Mark Bittman on Proposed Big-Farm Film Ban: "The System is Already Gagged"

  Bittman has a great column this week about the ridiculous proposed laws to ban filming and photography at farms. Animal rights and sustainable food activists have embarrassed corporate farms by publishing footage of how corporate farms actually treat animals, and the disgusting and cruel conditions that they maintain (the footage is often shot by brave employees of the farm who are offended by what they see at work every day). In response, the food industry pushed legislators to just make it illegal to record what goes on in their facilities. The laws haven’t passed, but it’s still nearly impossible for journalists (or anyone else) to get into factory farms to see how things are run. Bittman tried, and was repeatedly refused.

When a journalist can’t see how the food we eat is produced, you don’t need ag-gag laws. The system’s already gagged.

The videographers that have made it into closed barns have revealed that eggs are laid and chickens are born and raised in closed barns containing (literally) hundreds of thousands of birds; an outsider wouldn’t even know what those barns were. Pigs are housed cheek-to-jowl, by the many thousands, in what are called concentrated animal feeding operations, where feeding, watering and monitoring are largely mechanized. Pregnant sows are confined in small concrete cells. Iowa is industrial agriculture’s ground zero. But when it comes to producing animals, zero is pretty much what you’re going to see.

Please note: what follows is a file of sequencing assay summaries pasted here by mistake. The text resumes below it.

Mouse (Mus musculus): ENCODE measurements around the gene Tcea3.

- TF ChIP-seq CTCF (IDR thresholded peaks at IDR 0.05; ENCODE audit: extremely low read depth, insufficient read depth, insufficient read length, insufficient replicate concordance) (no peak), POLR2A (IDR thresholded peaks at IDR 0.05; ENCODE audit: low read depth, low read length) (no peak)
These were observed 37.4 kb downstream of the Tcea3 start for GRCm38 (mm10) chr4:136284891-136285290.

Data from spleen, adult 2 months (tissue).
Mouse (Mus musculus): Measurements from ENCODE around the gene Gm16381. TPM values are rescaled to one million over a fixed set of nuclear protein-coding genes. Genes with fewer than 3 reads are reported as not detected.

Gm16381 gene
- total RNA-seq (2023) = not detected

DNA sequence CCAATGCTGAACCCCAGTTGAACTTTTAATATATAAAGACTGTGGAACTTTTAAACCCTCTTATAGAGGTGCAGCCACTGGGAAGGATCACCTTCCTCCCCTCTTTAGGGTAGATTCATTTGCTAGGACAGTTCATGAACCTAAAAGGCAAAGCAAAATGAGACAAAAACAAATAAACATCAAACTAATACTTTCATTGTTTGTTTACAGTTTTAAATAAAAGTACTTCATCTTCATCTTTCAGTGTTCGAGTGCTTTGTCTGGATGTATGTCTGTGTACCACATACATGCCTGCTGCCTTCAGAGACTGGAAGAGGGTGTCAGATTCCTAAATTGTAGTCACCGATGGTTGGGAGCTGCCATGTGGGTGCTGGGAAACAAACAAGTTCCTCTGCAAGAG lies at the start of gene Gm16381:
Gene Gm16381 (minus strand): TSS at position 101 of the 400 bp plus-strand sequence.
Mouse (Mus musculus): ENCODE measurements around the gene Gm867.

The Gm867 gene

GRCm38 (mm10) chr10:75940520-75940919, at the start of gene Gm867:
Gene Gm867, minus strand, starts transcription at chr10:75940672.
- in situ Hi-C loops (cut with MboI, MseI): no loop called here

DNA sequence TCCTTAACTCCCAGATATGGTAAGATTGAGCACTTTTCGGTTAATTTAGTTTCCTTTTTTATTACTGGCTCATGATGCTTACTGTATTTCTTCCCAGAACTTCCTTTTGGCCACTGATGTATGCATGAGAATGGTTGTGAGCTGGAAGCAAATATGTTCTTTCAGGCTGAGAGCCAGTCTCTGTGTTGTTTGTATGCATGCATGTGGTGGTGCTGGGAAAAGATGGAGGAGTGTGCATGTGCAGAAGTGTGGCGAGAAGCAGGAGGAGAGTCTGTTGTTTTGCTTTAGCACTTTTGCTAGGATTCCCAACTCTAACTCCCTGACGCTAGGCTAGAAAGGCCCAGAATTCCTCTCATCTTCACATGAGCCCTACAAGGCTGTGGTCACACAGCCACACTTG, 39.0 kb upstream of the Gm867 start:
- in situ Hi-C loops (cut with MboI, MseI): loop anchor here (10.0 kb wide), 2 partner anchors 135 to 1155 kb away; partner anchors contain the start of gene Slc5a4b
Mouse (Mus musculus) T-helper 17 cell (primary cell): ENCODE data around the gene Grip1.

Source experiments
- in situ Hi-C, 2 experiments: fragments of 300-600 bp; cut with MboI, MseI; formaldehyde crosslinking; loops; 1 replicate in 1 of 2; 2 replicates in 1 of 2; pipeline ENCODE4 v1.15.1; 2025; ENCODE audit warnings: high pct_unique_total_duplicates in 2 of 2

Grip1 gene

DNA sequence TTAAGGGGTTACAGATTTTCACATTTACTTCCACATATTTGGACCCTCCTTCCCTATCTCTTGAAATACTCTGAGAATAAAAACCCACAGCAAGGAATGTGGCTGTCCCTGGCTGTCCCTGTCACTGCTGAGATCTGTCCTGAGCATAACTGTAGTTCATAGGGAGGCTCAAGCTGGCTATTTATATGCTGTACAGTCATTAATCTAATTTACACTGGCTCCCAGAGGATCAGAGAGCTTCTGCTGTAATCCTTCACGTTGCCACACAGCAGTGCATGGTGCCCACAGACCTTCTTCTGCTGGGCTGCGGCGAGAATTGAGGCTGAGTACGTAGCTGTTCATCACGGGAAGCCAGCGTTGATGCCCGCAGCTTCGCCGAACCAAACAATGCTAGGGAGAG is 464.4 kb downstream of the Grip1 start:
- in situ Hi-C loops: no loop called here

Which would bring us a step closer to China, whose Health Ministry is trying to clamp down on news media outlets that “mislead” the public about food safety issues. (It’s worth noting, on the other hand, that the Chinese Supreme Court has called for the death penalty in cases of fatal food poisoning.) “Mislead” apparently means reporting about pork tainted with the banned drug clenbuterol, which sent a couple hundred wedding guests to the hospital; watermelons exploding from the overuse of chemicals; pork disguised as beef, or glowing blue; and — my favorite — cooking oil dredged from sewers. (Check my blog for the details.)

Our watermelons don’t explode and, for now, I can write about it. Yet when a heroic videographer breaks a horror story about animal cruelty, as happens every month or so, the industry writes off the offense as an isolated incident, and the perpetrators — usually the workers, who are “just following orders” — are fired or given wrist slaps. Business continues as usual, and it will until the public better understands industrial animal-rearing techniques.

And until the food industry stops intimidating journalists, suing anyone who speaks ill of them, and using their economic and political might to obliterate small ethical farmers.


Feministe / By Jill F

Posted at July 6, 2011, 6:17am

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